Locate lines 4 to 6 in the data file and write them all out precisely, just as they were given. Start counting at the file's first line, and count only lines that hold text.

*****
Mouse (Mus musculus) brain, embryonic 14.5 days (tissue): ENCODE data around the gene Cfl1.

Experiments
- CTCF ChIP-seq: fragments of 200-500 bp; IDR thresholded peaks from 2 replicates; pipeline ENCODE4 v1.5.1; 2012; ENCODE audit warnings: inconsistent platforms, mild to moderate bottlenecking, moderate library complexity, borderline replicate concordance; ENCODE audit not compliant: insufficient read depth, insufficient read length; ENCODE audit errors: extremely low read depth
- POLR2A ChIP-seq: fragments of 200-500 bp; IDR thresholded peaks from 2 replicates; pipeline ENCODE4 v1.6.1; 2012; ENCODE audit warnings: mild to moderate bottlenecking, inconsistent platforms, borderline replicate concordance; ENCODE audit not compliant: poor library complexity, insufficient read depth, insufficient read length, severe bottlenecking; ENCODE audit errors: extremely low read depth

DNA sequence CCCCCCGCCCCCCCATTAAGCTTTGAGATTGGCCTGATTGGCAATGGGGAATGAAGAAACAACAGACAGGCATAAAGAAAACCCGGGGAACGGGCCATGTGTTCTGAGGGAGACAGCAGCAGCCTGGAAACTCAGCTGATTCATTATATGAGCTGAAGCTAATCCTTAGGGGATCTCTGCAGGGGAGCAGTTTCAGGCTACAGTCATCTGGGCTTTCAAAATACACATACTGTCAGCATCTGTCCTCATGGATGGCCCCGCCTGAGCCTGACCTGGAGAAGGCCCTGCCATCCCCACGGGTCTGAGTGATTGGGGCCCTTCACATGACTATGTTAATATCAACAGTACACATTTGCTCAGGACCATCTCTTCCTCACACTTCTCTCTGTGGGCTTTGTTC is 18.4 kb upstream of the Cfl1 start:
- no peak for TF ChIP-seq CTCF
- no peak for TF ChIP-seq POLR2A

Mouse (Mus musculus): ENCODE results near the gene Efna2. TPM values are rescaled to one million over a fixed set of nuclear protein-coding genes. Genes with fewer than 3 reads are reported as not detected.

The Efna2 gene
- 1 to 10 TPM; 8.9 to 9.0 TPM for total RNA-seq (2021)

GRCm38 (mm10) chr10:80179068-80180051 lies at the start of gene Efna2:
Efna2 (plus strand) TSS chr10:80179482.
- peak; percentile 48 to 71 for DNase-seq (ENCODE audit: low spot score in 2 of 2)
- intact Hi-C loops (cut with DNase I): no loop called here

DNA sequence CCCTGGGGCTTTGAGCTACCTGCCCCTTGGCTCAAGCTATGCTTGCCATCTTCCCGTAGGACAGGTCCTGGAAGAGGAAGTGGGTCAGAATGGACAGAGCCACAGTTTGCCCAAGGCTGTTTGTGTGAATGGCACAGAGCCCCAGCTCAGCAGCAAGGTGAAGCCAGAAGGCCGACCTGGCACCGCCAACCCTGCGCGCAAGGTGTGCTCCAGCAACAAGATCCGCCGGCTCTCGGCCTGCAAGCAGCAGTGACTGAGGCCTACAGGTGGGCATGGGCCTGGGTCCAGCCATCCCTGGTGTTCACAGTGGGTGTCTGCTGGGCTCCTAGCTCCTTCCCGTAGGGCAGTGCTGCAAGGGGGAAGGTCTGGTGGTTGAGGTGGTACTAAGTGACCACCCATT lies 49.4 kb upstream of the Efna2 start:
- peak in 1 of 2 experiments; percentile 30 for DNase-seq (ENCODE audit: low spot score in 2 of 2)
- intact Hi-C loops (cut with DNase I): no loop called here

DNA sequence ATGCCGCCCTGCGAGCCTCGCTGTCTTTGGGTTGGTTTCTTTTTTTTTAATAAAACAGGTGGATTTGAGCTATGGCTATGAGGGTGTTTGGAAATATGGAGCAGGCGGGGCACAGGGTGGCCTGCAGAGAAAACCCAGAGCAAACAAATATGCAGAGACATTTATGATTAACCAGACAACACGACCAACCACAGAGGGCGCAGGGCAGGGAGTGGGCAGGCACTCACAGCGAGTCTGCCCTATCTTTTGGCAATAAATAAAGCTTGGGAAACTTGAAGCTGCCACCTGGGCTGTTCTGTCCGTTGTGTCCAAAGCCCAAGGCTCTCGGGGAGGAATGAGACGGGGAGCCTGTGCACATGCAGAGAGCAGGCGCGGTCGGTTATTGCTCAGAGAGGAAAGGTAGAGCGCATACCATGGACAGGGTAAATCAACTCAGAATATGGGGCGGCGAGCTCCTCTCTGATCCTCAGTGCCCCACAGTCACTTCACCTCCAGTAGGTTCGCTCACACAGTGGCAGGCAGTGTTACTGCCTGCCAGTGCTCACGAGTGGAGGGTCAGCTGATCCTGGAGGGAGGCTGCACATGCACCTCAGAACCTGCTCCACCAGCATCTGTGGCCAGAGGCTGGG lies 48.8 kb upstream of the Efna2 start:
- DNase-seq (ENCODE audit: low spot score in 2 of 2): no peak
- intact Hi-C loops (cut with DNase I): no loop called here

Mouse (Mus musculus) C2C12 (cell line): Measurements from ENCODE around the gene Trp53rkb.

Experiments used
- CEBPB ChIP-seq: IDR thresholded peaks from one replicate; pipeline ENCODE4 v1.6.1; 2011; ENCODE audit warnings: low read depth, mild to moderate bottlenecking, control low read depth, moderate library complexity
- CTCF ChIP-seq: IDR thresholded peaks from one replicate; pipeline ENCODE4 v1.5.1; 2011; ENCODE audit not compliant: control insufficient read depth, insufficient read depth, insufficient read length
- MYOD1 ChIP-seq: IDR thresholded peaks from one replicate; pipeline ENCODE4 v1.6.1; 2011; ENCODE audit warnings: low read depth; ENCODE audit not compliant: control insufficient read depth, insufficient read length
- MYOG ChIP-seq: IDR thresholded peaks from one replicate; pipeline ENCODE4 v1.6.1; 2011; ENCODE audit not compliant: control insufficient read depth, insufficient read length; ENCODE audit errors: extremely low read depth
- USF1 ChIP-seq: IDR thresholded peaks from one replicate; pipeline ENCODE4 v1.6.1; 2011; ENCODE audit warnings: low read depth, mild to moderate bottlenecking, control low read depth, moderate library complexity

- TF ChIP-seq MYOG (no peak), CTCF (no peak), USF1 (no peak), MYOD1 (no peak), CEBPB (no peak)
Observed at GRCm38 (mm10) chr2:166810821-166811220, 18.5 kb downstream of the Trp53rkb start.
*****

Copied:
- POLR2A ChIP-seq: fragments of 200-500 bp; IDR thresholded peaks from 2 replicates; pipeline ENCODE4 v1.6.1; 2012; ENCODE audit warnings: mild to moderate bottlenecking, inconsistent platforms, borderline replicate concordance; ENCODE audit not compliant: poor library complexity, insufficient read depth, insufficient read length, severe bottlenecking; ENCODE audit errors: extremely low read depth

DNA sequence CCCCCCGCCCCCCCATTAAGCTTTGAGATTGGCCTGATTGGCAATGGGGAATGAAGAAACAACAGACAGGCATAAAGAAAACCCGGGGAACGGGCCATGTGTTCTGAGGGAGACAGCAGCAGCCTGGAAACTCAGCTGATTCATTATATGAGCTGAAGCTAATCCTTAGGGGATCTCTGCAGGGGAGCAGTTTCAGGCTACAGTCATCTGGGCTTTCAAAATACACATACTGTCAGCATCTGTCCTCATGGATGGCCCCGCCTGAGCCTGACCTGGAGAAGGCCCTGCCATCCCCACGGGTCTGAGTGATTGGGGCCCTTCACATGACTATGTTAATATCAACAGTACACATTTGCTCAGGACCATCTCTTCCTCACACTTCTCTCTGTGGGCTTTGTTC is 18.4 kb upstream of the Cfl1 start:
- no peak for TF ChIP-seq CTCF